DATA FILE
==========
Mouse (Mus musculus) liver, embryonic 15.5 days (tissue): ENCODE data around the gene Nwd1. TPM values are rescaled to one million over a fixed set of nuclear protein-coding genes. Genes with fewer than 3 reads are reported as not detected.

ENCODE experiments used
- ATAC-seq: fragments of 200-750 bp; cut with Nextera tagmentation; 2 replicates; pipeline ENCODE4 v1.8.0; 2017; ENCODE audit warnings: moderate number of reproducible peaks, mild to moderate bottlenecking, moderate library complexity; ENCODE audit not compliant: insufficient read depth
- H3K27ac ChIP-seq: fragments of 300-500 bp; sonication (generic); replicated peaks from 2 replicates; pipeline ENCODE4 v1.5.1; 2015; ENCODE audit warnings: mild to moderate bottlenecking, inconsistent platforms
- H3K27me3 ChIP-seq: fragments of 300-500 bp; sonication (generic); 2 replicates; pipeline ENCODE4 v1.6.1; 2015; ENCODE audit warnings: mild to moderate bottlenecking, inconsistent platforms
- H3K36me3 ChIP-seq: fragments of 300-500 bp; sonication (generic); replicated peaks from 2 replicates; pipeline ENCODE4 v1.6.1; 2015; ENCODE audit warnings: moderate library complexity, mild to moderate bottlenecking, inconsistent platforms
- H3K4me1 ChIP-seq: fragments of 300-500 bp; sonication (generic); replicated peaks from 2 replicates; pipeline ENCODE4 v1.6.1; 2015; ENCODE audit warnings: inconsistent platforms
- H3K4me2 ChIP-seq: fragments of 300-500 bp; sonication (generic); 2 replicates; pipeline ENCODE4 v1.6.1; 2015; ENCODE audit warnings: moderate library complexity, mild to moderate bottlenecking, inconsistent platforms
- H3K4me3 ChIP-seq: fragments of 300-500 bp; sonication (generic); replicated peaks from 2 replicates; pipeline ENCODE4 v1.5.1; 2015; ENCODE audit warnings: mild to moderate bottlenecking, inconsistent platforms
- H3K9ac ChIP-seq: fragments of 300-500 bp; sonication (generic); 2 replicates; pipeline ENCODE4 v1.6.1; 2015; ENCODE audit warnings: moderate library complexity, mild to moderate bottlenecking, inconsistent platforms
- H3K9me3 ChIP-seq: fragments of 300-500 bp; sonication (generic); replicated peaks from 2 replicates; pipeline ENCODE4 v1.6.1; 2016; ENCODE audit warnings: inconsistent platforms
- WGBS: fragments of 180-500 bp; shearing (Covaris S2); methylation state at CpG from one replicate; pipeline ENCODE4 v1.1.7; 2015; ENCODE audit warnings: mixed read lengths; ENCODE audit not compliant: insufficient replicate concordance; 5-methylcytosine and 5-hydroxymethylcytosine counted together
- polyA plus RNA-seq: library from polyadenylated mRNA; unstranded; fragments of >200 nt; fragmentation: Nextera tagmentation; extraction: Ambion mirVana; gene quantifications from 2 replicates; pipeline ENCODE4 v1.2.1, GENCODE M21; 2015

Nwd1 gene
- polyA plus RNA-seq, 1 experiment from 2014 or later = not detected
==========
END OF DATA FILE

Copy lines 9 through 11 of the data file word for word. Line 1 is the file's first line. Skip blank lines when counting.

- H3K4me3 ChIP-seq: fragments of 300-500 bp; sonication (generic); replicated peaks from 2 replicates; pipeline ENCODE4 v1.5.1; 2015; ENCODE audit warnings: mild to moderate bottlenecking, inconsistent platforms
- H3K9ac ChIP-seq: fragments of 300-500 bp; sonication (generic); 2 replicates; pipeline ENCODE4 v1.6.1; 2015; ENCODE audit warnings: moderate library complexity, mild to moderate bottlenecking, inconsistent platforms
- H3K9me3 ChIP-seq: fragments of 300-500 bp; sonication (generic); replicated peaks from 2 replicates; pipeline ENCODE4 v1.6.1; 2016; ENCODE audit warnings: inconsistent platforms